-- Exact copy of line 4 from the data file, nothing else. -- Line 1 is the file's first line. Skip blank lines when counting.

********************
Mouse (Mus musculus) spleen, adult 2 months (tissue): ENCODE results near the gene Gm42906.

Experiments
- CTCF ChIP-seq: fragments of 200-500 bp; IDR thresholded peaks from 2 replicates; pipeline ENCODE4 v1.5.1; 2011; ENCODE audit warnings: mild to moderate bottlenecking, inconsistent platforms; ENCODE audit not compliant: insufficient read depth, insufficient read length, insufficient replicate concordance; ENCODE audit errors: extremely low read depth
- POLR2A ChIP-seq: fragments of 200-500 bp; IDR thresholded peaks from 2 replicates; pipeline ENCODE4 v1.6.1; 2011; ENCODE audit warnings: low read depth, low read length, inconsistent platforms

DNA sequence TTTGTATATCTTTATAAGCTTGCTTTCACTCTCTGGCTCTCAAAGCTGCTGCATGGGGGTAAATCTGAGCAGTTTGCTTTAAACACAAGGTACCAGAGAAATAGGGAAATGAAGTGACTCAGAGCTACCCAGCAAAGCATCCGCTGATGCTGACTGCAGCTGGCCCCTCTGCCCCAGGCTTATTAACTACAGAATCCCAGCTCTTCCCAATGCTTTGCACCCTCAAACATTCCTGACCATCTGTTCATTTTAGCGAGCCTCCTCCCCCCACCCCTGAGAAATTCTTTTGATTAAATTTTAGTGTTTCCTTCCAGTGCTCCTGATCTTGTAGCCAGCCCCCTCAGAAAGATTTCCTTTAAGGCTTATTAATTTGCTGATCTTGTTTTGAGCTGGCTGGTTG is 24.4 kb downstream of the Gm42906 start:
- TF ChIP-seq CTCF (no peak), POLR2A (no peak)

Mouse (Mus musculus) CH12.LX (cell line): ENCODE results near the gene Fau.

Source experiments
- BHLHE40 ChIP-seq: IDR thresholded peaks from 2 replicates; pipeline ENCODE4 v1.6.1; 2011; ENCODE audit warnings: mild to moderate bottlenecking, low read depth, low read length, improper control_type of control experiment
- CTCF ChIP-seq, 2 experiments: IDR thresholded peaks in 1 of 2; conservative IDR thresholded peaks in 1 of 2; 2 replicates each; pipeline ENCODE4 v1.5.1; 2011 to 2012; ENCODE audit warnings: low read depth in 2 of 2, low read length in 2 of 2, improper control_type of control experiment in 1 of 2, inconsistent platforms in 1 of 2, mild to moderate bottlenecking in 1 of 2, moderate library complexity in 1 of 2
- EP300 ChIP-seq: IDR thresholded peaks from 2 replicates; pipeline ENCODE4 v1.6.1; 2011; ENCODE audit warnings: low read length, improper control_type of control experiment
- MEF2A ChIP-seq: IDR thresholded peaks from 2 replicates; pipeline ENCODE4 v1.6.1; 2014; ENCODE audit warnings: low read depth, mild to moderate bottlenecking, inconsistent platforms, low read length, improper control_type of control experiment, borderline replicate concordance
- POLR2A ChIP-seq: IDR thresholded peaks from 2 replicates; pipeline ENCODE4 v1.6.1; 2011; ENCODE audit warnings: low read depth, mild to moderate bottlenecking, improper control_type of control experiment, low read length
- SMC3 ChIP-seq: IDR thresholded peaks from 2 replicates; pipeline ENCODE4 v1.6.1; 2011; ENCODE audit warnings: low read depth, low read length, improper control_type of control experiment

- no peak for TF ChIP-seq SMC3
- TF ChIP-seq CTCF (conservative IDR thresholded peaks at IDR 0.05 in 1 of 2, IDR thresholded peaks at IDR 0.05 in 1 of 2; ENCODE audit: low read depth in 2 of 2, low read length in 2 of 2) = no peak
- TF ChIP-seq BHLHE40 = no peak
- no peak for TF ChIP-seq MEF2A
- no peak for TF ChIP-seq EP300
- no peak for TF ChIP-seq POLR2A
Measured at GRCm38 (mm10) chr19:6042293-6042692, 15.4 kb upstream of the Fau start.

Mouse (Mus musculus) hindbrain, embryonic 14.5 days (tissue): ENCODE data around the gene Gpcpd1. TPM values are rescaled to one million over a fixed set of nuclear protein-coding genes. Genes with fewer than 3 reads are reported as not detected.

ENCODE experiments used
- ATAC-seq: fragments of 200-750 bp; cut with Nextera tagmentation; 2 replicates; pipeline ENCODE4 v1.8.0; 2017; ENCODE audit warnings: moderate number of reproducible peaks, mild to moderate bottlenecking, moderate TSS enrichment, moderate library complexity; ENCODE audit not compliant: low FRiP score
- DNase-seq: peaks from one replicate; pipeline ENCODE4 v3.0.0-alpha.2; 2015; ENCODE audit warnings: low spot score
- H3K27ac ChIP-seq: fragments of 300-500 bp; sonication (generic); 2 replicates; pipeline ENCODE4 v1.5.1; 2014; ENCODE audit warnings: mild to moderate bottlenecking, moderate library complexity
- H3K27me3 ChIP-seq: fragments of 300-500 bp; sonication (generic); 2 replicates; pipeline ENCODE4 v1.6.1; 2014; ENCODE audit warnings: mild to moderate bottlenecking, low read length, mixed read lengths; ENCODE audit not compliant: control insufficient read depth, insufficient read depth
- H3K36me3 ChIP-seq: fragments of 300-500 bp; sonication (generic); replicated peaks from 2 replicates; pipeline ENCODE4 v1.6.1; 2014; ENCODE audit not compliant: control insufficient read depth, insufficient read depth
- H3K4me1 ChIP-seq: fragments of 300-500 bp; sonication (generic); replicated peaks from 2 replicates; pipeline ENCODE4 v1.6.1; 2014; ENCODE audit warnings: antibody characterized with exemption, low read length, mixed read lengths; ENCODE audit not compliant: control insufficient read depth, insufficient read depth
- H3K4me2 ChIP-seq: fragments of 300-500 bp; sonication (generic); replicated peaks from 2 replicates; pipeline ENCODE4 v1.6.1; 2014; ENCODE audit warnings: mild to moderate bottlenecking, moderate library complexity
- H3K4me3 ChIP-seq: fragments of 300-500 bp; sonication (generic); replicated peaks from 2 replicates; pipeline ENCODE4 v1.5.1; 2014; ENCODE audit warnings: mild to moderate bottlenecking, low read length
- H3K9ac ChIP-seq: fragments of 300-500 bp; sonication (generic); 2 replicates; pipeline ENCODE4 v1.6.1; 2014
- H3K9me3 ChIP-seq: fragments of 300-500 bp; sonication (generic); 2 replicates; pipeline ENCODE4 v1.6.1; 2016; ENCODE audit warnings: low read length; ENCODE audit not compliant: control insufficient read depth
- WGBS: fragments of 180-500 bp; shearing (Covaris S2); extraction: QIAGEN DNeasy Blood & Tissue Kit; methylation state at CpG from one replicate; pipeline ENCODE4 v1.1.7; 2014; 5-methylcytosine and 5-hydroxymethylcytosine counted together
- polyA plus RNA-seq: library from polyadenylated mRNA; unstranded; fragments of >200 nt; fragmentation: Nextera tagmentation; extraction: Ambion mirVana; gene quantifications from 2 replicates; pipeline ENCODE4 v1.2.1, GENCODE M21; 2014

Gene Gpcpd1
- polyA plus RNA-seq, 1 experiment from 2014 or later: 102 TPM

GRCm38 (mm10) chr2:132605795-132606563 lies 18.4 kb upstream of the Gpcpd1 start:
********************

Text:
- POLR2A ChIP-seq: fragments of 200-500 bp; IDR thresholded peaks from 2 replicates; pipeline ENCODE4 v1.6.1; 2011; ENCODE audit warnings: low read depth, low read length, inconsistent platforms